HME News

APR 2017

HME News is the monthly business newspaper for home medical equipment providers. This controlled circulation publication reaches 17,100 home medical equipment services providers, including traditional HME dealers & suppliers, hospital- and pharmacy-o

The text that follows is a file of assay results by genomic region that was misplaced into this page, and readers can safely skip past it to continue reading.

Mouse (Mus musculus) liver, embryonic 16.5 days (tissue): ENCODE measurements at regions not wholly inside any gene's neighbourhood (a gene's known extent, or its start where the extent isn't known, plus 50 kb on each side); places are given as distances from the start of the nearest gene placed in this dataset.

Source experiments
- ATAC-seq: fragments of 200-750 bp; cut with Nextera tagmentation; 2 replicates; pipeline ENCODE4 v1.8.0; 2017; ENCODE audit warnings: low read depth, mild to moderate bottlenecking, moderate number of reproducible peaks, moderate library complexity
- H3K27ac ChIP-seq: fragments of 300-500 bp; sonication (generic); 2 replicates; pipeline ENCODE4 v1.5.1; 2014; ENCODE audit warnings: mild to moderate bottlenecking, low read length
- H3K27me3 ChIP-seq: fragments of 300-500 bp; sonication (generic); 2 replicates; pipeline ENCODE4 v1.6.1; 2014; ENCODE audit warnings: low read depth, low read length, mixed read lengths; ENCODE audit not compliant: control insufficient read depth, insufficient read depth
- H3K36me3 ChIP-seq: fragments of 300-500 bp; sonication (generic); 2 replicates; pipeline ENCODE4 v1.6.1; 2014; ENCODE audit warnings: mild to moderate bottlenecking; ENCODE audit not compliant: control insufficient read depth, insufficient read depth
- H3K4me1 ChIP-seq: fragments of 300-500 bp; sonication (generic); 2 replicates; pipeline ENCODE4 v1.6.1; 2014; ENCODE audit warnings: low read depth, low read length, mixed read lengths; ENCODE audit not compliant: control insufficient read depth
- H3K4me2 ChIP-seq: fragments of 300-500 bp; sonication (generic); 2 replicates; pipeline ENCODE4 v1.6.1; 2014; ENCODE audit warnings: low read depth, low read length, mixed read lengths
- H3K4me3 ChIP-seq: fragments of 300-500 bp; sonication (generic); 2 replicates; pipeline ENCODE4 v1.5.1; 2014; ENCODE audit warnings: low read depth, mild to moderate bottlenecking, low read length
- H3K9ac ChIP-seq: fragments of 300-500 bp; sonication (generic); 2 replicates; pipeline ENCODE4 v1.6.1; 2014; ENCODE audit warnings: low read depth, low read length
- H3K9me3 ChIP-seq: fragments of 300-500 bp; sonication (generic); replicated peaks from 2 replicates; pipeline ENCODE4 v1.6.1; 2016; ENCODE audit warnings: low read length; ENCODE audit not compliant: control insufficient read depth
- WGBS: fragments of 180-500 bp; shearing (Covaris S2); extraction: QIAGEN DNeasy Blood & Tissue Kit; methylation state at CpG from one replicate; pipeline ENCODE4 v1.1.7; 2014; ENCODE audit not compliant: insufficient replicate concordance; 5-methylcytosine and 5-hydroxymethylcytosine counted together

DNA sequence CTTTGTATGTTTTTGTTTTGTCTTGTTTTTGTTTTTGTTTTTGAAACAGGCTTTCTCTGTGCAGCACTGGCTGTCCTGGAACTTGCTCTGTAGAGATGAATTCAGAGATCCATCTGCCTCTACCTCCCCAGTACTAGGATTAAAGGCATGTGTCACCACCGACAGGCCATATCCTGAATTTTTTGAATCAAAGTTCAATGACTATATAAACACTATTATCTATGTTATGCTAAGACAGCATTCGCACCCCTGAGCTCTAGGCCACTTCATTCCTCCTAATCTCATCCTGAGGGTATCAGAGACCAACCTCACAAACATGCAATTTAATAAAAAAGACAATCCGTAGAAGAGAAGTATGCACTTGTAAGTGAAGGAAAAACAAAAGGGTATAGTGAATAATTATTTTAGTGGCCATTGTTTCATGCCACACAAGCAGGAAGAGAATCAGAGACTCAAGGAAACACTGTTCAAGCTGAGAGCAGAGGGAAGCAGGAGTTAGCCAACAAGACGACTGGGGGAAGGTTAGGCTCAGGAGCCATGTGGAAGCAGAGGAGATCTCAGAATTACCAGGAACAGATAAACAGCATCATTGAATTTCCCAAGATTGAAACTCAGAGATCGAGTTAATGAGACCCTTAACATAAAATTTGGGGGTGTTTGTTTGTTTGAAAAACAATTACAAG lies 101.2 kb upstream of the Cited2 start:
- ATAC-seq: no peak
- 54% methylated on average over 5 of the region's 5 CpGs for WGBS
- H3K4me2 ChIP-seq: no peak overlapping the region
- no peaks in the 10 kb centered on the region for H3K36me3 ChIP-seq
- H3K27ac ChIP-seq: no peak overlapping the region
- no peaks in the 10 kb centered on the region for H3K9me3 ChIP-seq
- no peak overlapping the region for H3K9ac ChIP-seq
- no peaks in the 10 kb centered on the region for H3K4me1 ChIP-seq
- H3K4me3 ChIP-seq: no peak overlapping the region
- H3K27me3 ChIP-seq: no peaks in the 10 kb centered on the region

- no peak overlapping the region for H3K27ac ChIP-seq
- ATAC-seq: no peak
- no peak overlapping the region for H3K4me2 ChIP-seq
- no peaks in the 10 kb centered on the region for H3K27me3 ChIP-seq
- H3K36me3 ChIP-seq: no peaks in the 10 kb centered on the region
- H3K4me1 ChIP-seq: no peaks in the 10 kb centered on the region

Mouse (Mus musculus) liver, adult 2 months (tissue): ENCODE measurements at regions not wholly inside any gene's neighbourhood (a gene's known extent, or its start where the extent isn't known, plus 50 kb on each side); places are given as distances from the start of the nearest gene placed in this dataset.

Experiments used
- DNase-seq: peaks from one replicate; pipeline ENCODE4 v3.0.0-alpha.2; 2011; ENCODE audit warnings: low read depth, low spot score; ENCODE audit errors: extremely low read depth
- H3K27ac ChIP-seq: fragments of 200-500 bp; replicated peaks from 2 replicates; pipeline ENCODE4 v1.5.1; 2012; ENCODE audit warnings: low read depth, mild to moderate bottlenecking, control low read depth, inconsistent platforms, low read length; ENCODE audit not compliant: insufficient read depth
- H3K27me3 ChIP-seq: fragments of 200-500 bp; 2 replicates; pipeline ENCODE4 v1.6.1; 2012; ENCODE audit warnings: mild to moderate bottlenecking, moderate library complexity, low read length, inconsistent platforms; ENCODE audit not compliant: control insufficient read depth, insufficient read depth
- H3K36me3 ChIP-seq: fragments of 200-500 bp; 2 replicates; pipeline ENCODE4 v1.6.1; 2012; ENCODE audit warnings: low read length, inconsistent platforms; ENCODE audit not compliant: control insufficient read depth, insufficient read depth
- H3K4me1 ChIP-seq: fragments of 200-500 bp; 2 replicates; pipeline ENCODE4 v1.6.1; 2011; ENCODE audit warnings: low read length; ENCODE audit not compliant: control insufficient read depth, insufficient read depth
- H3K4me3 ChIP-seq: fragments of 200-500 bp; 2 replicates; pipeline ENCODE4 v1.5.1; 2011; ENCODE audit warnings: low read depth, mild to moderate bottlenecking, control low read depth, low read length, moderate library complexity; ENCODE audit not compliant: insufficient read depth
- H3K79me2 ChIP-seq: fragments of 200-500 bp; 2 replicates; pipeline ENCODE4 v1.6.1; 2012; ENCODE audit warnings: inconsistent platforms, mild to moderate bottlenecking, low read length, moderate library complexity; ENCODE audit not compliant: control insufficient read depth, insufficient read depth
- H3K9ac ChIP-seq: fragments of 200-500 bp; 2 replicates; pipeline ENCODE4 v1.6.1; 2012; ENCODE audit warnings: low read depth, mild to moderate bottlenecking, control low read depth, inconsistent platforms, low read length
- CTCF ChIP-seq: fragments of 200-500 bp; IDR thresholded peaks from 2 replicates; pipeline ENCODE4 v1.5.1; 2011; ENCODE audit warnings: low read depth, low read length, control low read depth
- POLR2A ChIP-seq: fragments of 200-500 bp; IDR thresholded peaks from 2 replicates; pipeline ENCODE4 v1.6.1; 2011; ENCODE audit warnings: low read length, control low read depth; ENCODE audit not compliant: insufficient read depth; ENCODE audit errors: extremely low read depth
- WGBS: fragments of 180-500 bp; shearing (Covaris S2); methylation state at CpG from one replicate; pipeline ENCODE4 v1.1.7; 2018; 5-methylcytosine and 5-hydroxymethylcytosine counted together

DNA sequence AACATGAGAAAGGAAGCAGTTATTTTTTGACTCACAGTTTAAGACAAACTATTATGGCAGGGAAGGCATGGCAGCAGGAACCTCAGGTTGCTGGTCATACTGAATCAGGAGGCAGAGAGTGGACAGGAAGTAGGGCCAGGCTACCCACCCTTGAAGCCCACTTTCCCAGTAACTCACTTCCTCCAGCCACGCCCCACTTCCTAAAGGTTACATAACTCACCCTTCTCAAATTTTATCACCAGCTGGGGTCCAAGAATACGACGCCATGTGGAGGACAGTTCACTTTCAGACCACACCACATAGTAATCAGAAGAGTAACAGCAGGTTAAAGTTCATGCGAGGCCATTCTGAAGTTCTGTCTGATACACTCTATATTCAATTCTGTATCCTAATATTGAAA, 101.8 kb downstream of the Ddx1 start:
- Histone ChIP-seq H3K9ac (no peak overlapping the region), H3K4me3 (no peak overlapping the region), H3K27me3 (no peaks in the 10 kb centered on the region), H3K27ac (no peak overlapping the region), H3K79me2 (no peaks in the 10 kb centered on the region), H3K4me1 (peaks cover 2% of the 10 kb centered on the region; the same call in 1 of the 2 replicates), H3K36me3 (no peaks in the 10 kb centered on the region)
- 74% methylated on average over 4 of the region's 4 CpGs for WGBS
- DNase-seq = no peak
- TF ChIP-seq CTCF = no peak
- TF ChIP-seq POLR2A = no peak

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Product Focus 18 www.hmenews.com / april 2017 / hme news By John Andrews, Contributing e ditor T he orthotics and prosthetics market is undergoing extensive review by c M s about who should furnish the products and who should qualify for them. i t could mean a change in the landscape and h M e provid- ers need to consider that, if they are cur- rently working in the field or contemplat- ing adding the category to their business mix. t he c M s initiatives have been met with both acceptance and pushback. A pro- posed rule in January that aims to establish qualifications and requirements for certi- fied o &P suppliers is seen as a generally positive development, while an attempt to restrict qualifying criteria for prosthetics has faced stiff opposition. i n a market that has its share of uncer- tainty, h M e providers need to consider whether o &P means " o pportunity & Profit," or " o ppressive & Punishing." Which definition applies is up to the pro- vider, industry analysts say. " i f h M e providers wish to enter the o &P space, this could be an excel- O&P: Opportunity and profit? lent extension of their current business model," said Brad r uhl, president of U. s . h ealth c are for o ttobock. " t his is not an uncommon practice in other parts of the world, in particular in Western e urope and especially in Germany. t hat said, it's not an easy decision to make as it may require significant capital investment and certainly the hiring and staffing of trained, licensed and certified practitioners to ensure qual- ity care and outcomes for their patients." Market projections point up in terms of demand and sales volume going for- ward. A market forecast from r eportstack predicts the orthotic braces and supports market will reach nearly $3.5 billion by 2021, largely driven by the aging popu- lation and patient preference for braces and supports as non-invasive treatment options. t he forecast concludes that the U. s . will dominate the global orthotics space, retaining over 50% of the market share throughout the forecast period. "Braces are increasingly being adopt- ed thanks to their dynamic therapeutic approach, especially in fracture treatment and post-operative rehabilitation," r eport- stack researchers found. "While the market is dominated by knee braces, upper extrem- ity braces are expected to grow at the fastest rate during the forecast period, at a com- pound annual growth rate of 5.1%." o & p certification eyed c M s published its proposed rule on o &P certification in the Federal r egister on Jan. 12. i t would establish qualifications and requirements to be considered a qualified o &P practitioner or supplier. i t would also amend the payment rules to bill Medi- care for prostheses and custom-fabricated orthoses and amend requirements an orga- nization must meet to accredit qualified suppliers to bill Medicare for prostheses and custom-fabricated orthoses. A qualified practitioner must be licensed by the state, or in absence of licensure requirements, certified by the American Board for c ertification in o rthotics, Pros- thetics and Pedorthics; by the Board for c ertification/Accreditation; or "creden- tialed and approved by a program that the U. s . Department of h ealth and h uman s ervices secretary determines, in consul- tation with appropriate experts in o &P." t he certification requirement has long been advocated by the h M e industry and has the support of o ttobock and other o &P manufacturers, Buhl said. " t he o &P field welcomes the accredi- tation requirement as it was originally intended to protect consumers and c M s against fraud and abuse," he said. "Legiti- mate providers of traditional o &P services are accredited, although this may not even be a requirement depending on the state they are practicing in." o ngoing r A c audits have permeated virtually all areas of h M e and o &P is no exception. t herefore, thorough documenta- Back/abdominal supports GF Health Products, Inc. ("Graham-Field") Grafco Supporto t ru SS ■ Athletic-type abdominal support with foam pads supports right, left, or double hernia. ■ Lightweight, comfortable, cool material with three-inch band for extra compression ■ Sized from S to XXL. Proudly made in the USA. www.grahamfield.com ITA-MED Co. M a X ar Delu X e Bio-Ma G netic / f ar– i nfrare D Back Support Belt (BMS- 511) ■ Patent pending belt helps retain body heat and increase blood-circulation. ■ 25 front and six back magnets help create full torso 3D Bio-Magnetic field. ■ Drug-free alternative for pain reduction and rehabilitation after back surgeries/injuries. www.itamed.com RangeMaster o ff-Your- n eck a r M Slin G ■ Patent-pending Off-Your-Neck Arm Sling by RangeMaster. ■ Places the shoulder strap in the proper place, off your neck and over your shoulder. ■ Sling weight remains on the shoulder, relieving neck weight and discomfort. www.myrangemaster.com tion is essential to keep the auditors at bay. "Audits have certainly been a challenge, but overall, the industry has faced this challenge and as a result are committed to being certain that claim documenta- tion requirements are met and that physi- cians are better at providing appropriate and more detailed prescriptions for their patients," Buhl said. Building on o & p e stablishing an o &P category might only be a small step for companies that already offer compression hosiery, cus- tom footwear, post-mastectomy products and off-the-shelf orthotics. t he keys are to have the expertise, certification and reimbursement knowledge necessary for each product. While retail sales are a front-burn- er focus for the h M e industry, o &P is a category that still relies mainly on reimbursement. " c ertainly there are instances where some patients that do not have insurance or adequate insurance to cover the cost of their prostheses or custom orthoses are willing to pay for them out-of-pocket," Buhl said. " h owever, in general, this is probably not a sustainable approach to the market on its own and would essen- tially be very opportunistic in nature for the average facility." Developing a reputation as a full-service o &P supplier requires outreach to refer- ral sources that are specific to the field, such as physiatrists, orthopedic and vas- cular surgeons. Physical and occupational therapists are also major referral sources due to their work in supporting amputees and those needing assistance with their mobility needs through the use of custom orthoses. " r eaching out to local amputee support groups would also be a good approach in connecting with key demographics," Buhl said. h M e c ate G or Y O&P a G rowin G fiel D ■ Burgeoning demand: The orthotics and prosthetics market is projected to reach $3.5 billion by 2021, fueled largely by the aging population and patient preference for braces and supports as non- invasive treatment options. It is a need that HME providers can fill with proper training and credentials. t he c MS factor ■ New landscape: Certification requirements for O&P suppliers are seen as a positive development, but will mean more capital investment in clinical and technical expertise. The agency is also considering more stringent coverage criteria for prosthetics, but it has temporarily shelved the initiative due to industry pushback. o & p referral S ■ Finding specialists: The best referral sources for O&P business are physicians—especially physiatrists, orthopedic and vascular surgeons. Physical and occupational therapists are also part of the referral community, as well as support groups for patients needing orthotics and prosthetics. ITA-MED Co. ita -M e D p o S ture c orrector for w o M en ( tl S o -250 w ) ■ 3-in-1 support for lower back, upper back and abdomen. ■ Highly breathable construction with cotton lining for all day comfort. ■ Other models include Posture Correctors for men and children. www.itamed.com Orthozone, Inc. t her M o S kin h in G e D e l B ow with f le X ion & eX ten S ion h in G e ■ New product with PDAC Coding Verification Letter under L3760. ■ Brace includes two Flexion / Extension Hinges for maximum stability and control. ■ Lined with exclusive Trioxon Advantage material for heat and enhanced recovery. www.orthozone.com Off-the-shelf orthotics Bandages GF Health Products, Inc. ("Graham-Field") Grafco Me D icopa S te Ban D a G e ■ Zinc gelatin premium gauze bandage, optionally with calamine, aids in compression treatment. ■ Can function as a "flexible cast" in treatment of sprains, strains and dislocations. ■ Proudly made in the USA at our ISO 13485-certified facility. www.grahamfield.com Other Swede-O, Inc. u niver S al Shoul D er w rap ■ Provides protection, heat therapy and support for the shoulder. ■ Keeps shoulder warm and flexible while playing sports or during rehabilitation. ■ Universal design fits right or left shoulder, sizes small-2XL. www.swedo.com Sports medicine Core Products International, Inc t ri D ent oS teoarthriti S k nee Brace ■ Lightweight, low profile OA knee brace used for medial and lateral unloading. ■ Patented Dynamic Wedge System assists unloading the degenerative aspect on the knee. ■ One size fits most design is easy to put on and adjust for comfort and fit. www.coreproducts.com Braces